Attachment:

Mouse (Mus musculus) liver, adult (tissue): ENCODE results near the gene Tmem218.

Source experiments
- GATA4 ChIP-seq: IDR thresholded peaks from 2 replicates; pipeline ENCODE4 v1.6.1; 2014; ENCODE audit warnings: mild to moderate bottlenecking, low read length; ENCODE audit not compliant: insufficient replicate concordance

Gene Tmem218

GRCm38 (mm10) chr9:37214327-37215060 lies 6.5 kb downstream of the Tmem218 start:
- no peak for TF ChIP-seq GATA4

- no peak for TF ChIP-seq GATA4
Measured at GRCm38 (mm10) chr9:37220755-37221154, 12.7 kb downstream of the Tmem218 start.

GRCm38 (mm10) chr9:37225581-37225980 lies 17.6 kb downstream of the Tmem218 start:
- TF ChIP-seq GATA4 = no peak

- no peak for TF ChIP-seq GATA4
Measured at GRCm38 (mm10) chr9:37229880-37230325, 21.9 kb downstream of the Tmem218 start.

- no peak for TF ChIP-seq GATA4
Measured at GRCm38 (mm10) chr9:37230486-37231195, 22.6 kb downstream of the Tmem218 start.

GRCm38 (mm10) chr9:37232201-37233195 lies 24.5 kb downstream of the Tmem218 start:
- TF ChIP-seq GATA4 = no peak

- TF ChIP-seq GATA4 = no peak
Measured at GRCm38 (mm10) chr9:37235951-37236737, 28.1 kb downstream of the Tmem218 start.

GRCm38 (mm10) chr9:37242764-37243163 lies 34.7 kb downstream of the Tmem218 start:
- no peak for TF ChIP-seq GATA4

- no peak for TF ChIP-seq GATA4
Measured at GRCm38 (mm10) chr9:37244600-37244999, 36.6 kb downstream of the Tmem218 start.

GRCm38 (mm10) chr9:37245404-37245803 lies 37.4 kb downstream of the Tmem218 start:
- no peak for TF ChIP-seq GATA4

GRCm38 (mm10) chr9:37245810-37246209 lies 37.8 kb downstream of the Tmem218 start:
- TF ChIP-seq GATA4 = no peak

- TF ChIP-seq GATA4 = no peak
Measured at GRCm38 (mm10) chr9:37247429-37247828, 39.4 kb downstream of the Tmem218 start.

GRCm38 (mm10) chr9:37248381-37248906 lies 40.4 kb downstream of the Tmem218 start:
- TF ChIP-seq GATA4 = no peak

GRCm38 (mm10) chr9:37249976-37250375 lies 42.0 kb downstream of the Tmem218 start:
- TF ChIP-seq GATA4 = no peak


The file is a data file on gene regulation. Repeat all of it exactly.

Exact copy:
Mouse (Mus musculus) liver, adult (tissue): ENCODE results near the gene Tmem218.

Source experiments
- GATA4 ChIP-seq: IDR thresholded peaks from 2 replicates; pipeline ENCODE4 v1.6.1; 2014; ENCODE audit warnings: mild to moderate bottlenecking, low read length; ENCODE audit not compliant: insufficient replicate concordance

Gene Tmem218

GRCm38 (mm10) chr9:37214327-37215060 lies 6.5 kb downstream of the Tmem218 start:
- no peak for TF ChIP-seq GATA4

- no peak for TF ChIP-seq GATA4
Measured at GRCm38 (mm10) chr9:37220755-37221154, 12.7 kb downstream of the Tmem218 start.

GRCm38 (mm10) chr9:37225581-37225980 lies 17.6 kb downstream of the Tmem218 start:
- TF ChIP-seq GATA4 = no peak

- no peak for TF ChIP-seq GATA4
Measured at GRCm38 (mm10) chr9:37229880-37230325, 21.9 kb downstream of the Tmem218 start.

- no peak for TF ChIP-seq GATA4
Measured at GRCm38 (mm10) chr9:37230486-37231195, 22.6 kb downstream of the Tmem218 start.

GRCm38 (mm10) chr9:37232201-37233195 lies 24.5 kb downstream of the Tmem218 start:
- TF ChIP-seq GATA4 = no peak

- TF ChIP-seq GATA4 = no peak
Measured at GRCm38 (mm10) chr9:37235951-37236737, 28.1 kb downstream of the Tmem218 start.

GRCm38 (mm10) chr9:37242764-37243163 lies 34.7 kb downstream of the Tmem218 start:
- no peak for TF ChIP-seq GATA4

- no peak for TF ChIP-seq GATA4
Measured at GRCm38 (mm10) chr9:37244600-37244999, 36.6 kb downstream of the Tmem218 start.

GRCm38 (mm10) chr9:37245404-37245803 lies 37.4 kb downstream of the Tmem218 start:
- no peak for TF ChIP-seq GATA4

GRCm38 (mm10) chr9:37245810-37246209 lies 37.8 kb downstream of the Tmem218 start:
- TF ChIP-seq GATA4 = no peak

- TF ChIP-seq GATA4 = no peak
Measured at GRCm38 (mm10) chr9:37247429-37247828, 39.4 kb downstream of the Tmem218 start.

GRCm38 (mm10) chr9:37248381-37248906 lies 40.4 kb downstream of the Tmem218 start:
- TF ChIP-seq GATA4 = no peak

GRCm38 (mm10) chr9:37249976-37250375 lies 42.0 kb downstream of the Tmem218 start:
- TF ChIP-seq GATA4 = no peak